HomeNewsPandemic to accelerate adoption of electronic patient portal for epilepsy

Pandemic to accelerate adoption of electronic patient portal for epilepsy

The COVID-19 pandemic is a catalyst to accelerate the adoption of technology-enabled patient care for epilepsy, according to a new study published in Epilepsia.

The study describes an electronic patient portal for people with epilepsy that has been developed for patients in Ireland. Named PiSCES (providing individualised services and care for people with epilepsy), the portal is linked to the Irish National Epilepsy Electronic Patient Record.

PiSCES gives people access to their medical record documenting their epilepsy care anywhere there is an internet connection, using a smartphone, tablet device or desktop computer. Users of PiSCES can access their clinic visit summaries and tools to report outcomes, such as frequency of seizures. The portal also allows people to track epilepsy care goals and send secure messages directly to their healthcare provider.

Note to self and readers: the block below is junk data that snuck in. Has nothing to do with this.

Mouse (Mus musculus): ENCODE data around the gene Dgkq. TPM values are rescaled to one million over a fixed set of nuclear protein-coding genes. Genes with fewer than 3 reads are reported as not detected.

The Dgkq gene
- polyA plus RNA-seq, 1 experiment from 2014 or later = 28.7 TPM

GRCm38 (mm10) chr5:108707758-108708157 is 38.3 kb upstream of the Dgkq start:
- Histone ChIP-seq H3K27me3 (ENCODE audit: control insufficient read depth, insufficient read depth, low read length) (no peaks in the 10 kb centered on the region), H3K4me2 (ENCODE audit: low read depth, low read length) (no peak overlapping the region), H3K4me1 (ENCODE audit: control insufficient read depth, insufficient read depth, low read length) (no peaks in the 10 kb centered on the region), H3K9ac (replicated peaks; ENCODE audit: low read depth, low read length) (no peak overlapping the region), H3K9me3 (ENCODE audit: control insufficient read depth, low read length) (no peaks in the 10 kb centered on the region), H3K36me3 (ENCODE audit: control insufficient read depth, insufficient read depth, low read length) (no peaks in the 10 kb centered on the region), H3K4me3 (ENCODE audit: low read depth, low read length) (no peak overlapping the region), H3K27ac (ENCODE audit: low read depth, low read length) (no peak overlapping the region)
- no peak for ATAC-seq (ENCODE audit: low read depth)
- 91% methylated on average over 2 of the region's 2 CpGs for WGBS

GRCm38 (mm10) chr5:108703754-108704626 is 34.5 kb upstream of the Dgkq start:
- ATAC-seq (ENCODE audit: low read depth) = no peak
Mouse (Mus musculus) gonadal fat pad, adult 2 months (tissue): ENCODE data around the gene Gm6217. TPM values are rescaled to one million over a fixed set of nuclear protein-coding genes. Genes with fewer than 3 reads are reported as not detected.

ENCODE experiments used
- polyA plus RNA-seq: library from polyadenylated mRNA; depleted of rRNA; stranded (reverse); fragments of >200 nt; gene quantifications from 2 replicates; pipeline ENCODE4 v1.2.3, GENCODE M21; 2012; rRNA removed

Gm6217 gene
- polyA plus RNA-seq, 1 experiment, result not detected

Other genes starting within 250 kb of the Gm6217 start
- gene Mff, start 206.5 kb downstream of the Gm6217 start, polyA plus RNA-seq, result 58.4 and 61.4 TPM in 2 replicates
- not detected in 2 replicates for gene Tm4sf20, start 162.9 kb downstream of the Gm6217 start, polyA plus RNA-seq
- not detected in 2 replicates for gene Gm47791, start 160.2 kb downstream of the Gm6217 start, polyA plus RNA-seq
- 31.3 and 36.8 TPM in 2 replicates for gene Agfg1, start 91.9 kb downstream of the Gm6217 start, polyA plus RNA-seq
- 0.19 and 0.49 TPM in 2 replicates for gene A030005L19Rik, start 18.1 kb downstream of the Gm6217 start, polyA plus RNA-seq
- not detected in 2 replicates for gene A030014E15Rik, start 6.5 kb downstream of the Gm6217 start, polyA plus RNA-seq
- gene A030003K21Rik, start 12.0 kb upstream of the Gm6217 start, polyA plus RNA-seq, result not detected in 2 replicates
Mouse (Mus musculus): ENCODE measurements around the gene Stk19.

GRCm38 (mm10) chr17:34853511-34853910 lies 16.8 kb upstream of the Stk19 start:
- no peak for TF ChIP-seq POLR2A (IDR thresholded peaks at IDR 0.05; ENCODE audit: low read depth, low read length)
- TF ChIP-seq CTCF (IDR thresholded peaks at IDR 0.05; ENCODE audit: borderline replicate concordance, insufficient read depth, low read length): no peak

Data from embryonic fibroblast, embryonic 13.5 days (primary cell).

Building on the HSE eHealth Ireland funded Epilepsy Lighthouse Project, the research was led by FutureNeuro, the SFI Research Centre for Chronic and Rare Neurological Diseases, hosted by RCSI University of Medicine and Health Sciences. Funding for the project has continued through the Health Research Board (HRB) Applied Partnership Award.

“Our work on the development of PiSCES patient portal for epilepsy began before the COVID-19 crisis with the aim of facilitating better patient and family-centred epilepsy care by improving the link between people with epilepsy and their clinicians,” said Mary Fitzsimons, eHealth Lead at FutureNeuro, RCSI.

“The COVID-19 pandemic has increased the urgency to accelerate much needed health service reform to implement innovations such as electronic patient portals. PiSCES has the capability to transform out-patient care for people with epilepsy, by maximizing health service resources that may be constrained in the aftermath of the pandemic.

“In the aftermath of COVID-19, it is highly unlikely that the healthcare sector will return to a ‘business as usual’ way of delivering services as we knew them previously. The pandemic is has been a catalyst for change in how patient care will be conducted in the future, delivering technology-enables care that is more responsive to individual patient needs and preferences,” she said.

The research was carried out in collaboration with the HSE, Beaumont Hospital, St James’s Hospital, DCU and Ergo. Dr Kevin Power, Research Engineer at RCSI and Futureneuro is first author on the paper.